WINTHROP — A day after the Winthrop School Committee opted for a short-term closure of schools during Thanksgiving week to slow the spread of COVID-19, a group of Winthrop educators said that’s not enough.

During a video call Wednesday, members of the Winthrop Education Association, the teachers’ union, called for a shift to remote learning to keep the community safe and healthy.

“Out of the 60 schools with outbreaks, Winthrop is in the top five,” said Joan Morin, who represents central Maine for the Maine Education Association, including the Winthrop Administrative Association and Winthrop Education Association. “The educators are concerned.”

Morin said Wednesday that she didn’t know how many COVID-19 cases have been reported in Winthrop, but WEA Co-president Theresa Fitzpatrick said 41 cases have been reported at Winthrop Grade School, with fewer at Winthrop’s middle and high schools.

“The Maine CDC recommended we close schools to keep the virus from spreading, and we know it will cause hardships for families,” said Marsha Luszcki, also a WEA co-president. “We can’t ignore that fact, but we might be adding to the increase in the area and force more to quarantine. Since we know we are in outbreak status, more students will have to quarantine and while remote learning is not ideal, all students will have the same access to education and lessons.”

At an emergency meeting Tuesday, the Winthrop School Committee opted not to offer remote learning. Instead, committee members decided to cancel school on Nov. 22 and 23, with those days to be made up later.


Since the start of the school year, Winthrop schools have followed Maine Center for Disease Control guidelines by implementing universal masking, pool testing, increased sanitization and social distancing. Even so, Winthrop Grade School is currently in an outbreak status and more than 60 people at the middle and high school have been quarantined.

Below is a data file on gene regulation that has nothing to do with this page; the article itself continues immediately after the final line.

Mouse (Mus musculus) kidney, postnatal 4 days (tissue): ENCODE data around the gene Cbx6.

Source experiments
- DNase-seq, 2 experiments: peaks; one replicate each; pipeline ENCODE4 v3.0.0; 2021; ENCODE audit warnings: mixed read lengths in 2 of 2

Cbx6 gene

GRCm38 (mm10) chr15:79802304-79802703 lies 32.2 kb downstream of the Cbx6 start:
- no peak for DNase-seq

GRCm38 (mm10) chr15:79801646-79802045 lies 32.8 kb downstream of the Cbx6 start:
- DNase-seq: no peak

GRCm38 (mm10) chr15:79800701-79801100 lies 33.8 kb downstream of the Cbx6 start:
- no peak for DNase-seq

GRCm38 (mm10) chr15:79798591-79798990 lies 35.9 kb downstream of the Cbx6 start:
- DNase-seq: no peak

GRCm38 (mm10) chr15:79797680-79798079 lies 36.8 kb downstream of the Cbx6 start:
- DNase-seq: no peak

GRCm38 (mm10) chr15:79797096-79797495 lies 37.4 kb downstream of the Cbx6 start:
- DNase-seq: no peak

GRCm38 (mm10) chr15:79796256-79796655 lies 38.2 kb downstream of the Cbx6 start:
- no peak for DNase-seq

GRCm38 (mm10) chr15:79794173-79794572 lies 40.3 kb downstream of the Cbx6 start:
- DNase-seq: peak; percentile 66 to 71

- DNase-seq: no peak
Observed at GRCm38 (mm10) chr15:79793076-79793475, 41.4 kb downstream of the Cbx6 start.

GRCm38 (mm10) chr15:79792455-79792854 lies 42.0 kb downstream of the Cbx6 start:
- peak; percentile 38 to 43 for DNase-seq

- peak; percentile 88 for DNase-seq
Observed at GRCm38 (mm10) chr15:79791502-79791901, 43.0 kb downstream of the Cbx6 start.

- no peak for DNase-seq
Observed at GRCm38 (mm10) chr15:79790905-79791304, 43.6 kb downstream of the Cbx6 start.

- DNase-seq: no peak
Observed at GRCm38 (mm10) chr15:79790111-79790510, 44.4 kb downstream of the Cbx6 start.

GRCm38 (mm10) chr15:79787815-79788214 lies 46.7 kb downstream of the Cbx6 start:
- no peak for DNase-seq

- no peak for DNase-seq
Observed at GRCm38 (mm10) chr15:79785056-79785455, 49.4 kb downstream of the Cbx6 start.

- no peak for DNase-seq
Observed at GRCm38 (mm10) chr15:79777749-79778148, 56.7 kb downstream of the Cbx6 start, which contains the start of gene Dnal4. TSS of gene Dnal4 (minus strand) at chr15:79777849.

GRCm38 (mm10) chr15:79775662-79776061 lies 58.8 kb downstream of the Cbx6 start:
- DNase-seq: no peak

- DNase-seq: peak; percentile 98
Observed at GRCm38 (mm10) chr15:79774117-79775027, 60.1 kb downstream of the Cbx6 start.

Superintendent Jim Hodgkin said Tuesday he has tracked community spread of COVID-19 in Winthrop since the summer. Last week, 22 cases were reported in Winthrop; this week 16 were reported, due to viral spread within the community, not from within the schools.

Hodgkin told the school committee Tuesday of the CDC’s recommendation to close schools.

On Wednesday, CDC spokesman Robert Long said via email that the agency did not recommend an extended closure.

“The Maine CDC provided epidemiological information to the Winthrop school system to help them make decisions on how to proceed,” he said.

Even so, some committee members and a number of parents said Tuesday they didn’t think implementing a week of remote learning would slow the spread of COVID-19, especially with Thanksgiving around the corner bringing lots of people together and more interactions within the community.


“I don’t know if adding the additional remote day before or after Thanksgiving week is going to cause any change,” school committee member Kelley Hooper said Tuesday. “The majority of us are choosing not to react and to interact in the community, choosing to mask or unmask in stores, regardless of vaccination status.”

Hooper said an extra week of remote learning would not accomplish much, given that the Thanksgiving holiday generally means bringing a lot of different people together.

Most parents at Tuesday’s meeting were also skeptical about the effectiveness of remote lessons, fearing the switch to remote learning will cause learning gaps for their children.

“The whole goal of school is to teach children,” said Lydia Longstaff during Tuesday’s committee meeting. “If we go remote, we aren’t teaching, there is no instruction. I want to know what is it going to look like? Will there actually be instruction?”

Luszcki said Wednesday that adding the designated remote time would not only slow the spread of COVID-19 but allow teachers to prepare lessons for all students because teachers are currently struggling with creating lesson plans on the fly if someone from their class has to quarantine.

For now, the teachers will continue to go to school on recommendation from the committee but are still urging them to rethink their decision.


According to the Maine Department of Health and Human Services and the CDC, Winthrop Public Schools have an eligible student vaccination rate of 75%-79%, which is considered “high” on the chart. As for staff vaccination rates, Winthrop Grade School has a rate of 96.4%, Winthrop Middle School’s rate is 96.7% and Winthrop High School’s rate is 90.3%. Winthrop Public Schools are slated to host a vaccination clinic for students between the ages of 5-11 on Nov. 12

“We want everyone to have equal access to education,” Luszcki said. “The staff is doing the best they can. It’s just the way it is, unfortunately. We have to do something to make sure everyone is getting the same education.”

The two canceled days will be made up later in the school year.

The next school committee meeting for the Winthrop Public Schools will be Nov. 17.

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